Minter Dial 38:47
Well, certainly I be have been exploring this whole area. I mean, thinking about the medical industry, also a very manual thing, you go and get checked up for your heartbeat or whatever. With machines, of course, but there’s a diagnostic component. And in the medical industry, there’s a whole lot of places for automation, and AI as yet, we still are relying on doctors to do surgeries. But we can also do things from a distance. So, there are indeed lots of different ways. And I assume that in your scorecard, you have something that looks at the tech, technological infusion, is that something that is actually in there?
Daniel Priestley 39:28
So in our score app, once people answer a scorecard, they start getting very automated and personalized emails from you guys, I’d say we’ll know from our customers. So, is it any of our customers who subscribe to the score app, if one of their customers fills in a scorecard? Let’s say you now know 15 Things about that customer. We just immediately start generating emails that are completely personalized to that particular customer and we build email journeys based on that it all just happens automatically. We also build scorecards using AI. So, what used to take six hours, plus take six minutes to produce a version one of an amazing scorecard concept, just using AI and then the AI codes that offers a landing page and a questionnaire series and dynamic results page. So, it just goes and builds version, a decent version one ready for customer facing in a matter of minutes. So, you can create these campaigns on the fly and where you where you would have gotten to in a week, you’ve probably been in an hour or two.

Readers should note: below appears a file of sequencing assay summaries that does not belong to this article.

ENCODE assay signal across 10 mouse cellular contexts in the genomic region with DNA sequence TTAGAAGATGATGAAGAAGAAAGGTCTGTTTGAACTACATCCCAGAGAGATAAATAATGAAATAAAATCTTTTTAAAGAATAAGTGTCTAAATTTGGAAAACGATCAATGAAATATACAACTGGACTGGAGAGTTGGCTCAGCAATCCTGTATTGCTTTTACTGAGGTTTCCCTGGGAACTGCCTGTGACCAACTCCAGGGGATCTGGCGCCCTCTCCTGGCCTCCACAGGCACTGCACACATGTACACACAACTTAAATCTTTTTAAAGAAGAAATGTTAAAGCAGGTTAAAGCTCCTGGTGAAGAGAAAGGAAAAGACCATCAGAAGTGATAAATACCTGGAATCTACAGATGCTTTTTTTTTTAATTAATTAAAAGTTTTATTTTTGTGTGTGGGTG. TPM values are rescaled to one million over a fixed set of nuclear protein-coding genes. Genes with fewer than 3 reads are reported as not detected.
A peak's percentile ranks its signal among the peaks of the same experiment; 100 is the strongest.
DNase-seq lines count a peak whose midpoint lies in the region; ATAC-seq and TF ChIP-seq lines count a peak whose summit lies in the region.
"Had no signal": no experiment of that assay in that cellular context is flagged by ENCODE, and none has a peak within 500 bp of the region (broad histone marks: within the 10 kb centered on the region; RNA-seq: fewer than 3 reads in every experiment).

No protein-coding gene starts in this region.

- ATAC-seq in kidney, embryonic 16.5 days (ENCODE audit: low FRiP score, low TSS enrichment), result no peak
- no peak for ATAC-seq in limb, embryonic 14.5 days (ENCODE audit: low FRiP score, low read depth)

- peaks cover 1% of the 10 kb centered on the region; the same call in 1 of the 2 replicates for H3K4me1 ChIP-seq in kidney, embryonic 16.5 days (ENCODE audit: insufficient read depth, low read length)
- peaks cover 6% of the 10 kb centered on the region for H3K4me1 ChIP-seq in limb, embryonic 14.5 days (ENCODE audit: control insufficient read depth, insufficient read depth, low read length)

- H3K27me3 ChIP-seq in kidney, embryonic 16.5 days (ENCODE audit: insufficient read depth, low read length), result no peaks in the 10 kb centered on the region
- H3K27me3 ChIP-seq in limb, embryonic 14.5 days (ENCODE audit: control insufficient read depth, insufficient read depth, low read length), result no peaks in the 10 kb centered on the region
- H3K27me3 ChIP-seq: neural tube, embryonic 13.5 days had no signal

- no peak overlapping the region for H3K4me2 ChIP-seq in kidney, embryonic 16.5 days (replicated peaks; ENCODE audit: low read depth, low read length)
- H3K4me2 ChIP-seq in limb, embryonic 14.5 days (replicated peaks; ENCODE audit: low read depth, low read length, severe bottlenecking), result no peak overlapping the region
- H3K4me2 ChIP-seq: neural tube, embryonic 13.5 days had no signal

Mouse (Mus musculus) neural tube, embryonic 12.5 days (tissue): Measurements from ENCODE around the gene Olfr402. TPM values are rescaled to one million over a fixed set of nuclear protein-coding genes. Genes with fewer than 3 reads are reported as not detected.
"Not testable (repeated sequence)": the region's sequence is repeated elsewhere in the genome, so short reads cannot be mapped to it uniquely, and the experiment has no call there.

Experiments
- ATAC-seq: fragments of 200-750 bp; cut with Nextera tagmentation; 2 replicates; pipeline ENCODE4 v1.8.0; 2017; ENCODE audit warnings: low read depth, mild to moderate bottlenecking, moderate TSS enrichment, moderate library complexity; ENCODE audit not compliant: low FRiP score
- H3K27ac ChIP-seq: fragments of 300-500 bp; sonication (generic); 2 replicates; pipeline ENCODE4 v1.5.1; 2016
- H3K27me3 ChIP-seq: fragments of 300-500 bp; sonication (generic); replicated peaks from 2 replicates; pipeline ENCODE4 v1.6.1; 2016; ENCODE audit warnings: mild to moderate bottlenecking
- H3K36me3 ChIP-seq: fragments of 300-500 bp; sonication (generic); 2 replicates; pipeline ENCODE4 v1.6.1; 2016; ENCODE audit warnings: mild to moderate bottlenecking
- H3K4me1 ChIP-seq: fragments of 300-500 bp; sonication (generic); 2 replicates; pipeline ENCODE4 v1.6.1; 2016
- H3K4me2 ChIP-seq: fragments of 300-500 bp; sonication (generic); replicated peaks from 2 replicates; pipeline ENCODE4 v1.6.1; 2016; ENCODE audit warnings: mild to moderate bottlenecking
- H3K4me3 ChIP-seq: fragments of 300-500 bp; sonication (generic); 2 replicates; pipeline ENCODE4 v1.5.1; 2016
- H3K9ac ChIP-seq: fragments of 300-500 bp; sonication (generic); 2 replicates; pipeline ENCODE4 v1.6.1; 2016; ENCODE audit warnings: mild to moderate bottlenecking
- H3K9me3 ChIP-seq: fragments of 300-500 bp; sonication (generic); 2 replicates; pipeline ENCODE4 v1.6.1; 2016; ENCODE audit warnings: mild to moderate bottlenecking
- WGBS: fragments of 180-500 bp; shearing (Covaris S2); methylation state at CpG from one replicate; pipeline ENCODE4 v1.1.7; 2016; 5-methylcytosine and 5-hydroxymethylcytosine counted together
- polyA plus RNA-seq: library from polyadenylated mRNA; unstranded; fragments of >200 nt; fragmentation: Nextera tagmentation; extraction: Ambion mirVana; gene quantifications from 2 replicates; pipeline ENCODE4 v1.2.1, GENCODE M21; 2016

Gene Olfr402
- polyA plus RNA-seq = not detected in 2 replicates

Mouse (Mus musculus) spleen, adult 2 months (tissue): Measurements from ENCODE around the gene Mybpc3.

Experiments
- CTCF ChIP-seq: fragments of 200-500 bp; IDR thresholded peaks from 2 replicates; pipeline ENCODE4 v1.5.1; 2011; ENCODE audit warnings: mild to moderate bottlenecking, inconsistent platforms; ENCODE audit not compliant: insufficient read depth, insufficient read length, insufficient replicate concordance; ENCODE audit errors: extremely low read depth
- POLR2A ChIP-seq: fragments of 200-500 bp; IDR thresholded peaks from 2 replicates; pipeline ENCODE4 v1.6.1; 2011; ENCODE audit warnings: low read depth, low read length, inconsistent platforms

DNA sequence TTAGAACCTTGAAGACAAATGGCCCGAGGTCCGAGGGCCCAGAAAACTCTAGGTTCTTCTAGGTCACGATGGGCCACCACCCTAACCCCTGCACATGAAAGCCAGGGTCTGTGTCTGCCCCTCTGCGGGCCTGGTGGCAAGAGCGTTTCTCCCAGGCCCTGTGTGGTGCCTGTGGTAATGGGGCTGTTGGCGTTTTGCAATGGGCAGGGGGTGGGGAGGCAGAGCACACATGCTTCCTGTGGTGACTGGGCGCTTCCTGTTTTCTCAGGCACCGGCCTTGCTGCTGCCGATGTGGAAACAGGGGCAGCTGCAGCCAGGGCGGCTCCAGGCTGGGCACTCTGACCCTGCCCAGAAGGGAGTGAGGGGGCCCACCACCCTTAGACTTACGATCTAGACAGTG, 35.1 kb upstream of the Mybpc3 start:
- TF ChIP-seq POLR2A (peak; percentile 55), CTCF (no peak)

Minter Dial 40:35
So, if I’m correct, and the ScoreApp is some sort of white-labeled CRM?
Daniel Priestley 40:40
Yeah, it’s at a really crude way of describing it would be quiz generator, that you create quizzes, but quizzes, quizzes, if you kind of get into what is a quiz, it’s asking customers a series of questions, then giving you their answers for those questions, and then treating them as a unique individual based on that quiz. So, I mean, if you sit down with a general practitioner, and they hand you a clipboard, and they asked you a bunch of questions, are you pregnant? Are you taking heart medication, blah, blah, blah, they’re gonna then treat you differently based on how you answered those quiz questions. Right? So. So, when we think of any brand, if a brand has the ability to ask you some scorecard questions and quiz questions, and then it knows things about you that are relevant. So, I’ll give you an example. Imagine a scorecard that says, are you ready to run the London Marathon? Alright, have you run a marathon before? Have you got a training partner? Have you got the right shoes and equipment? Have you got a diet plan? Have you got a time in mind? Are you training based on best practices? Blah, blah, blah, have you read these books? Have you consumed this content? So it’s asked you these questions and then you go through. So, very rapidly, within a minute or two, the system now understands whether you’re a beginner running your first marathon or an experienced marathon runner who just travels around the world running marathons all the time. And you’re going to have a very, very rapid, very different conversation with those two people. So, the faster you can get on track with having those nuanced conversations, you know, the better the ultimate example of this is, is the movie “Her”. I don’t know if you’ve seen “Her”?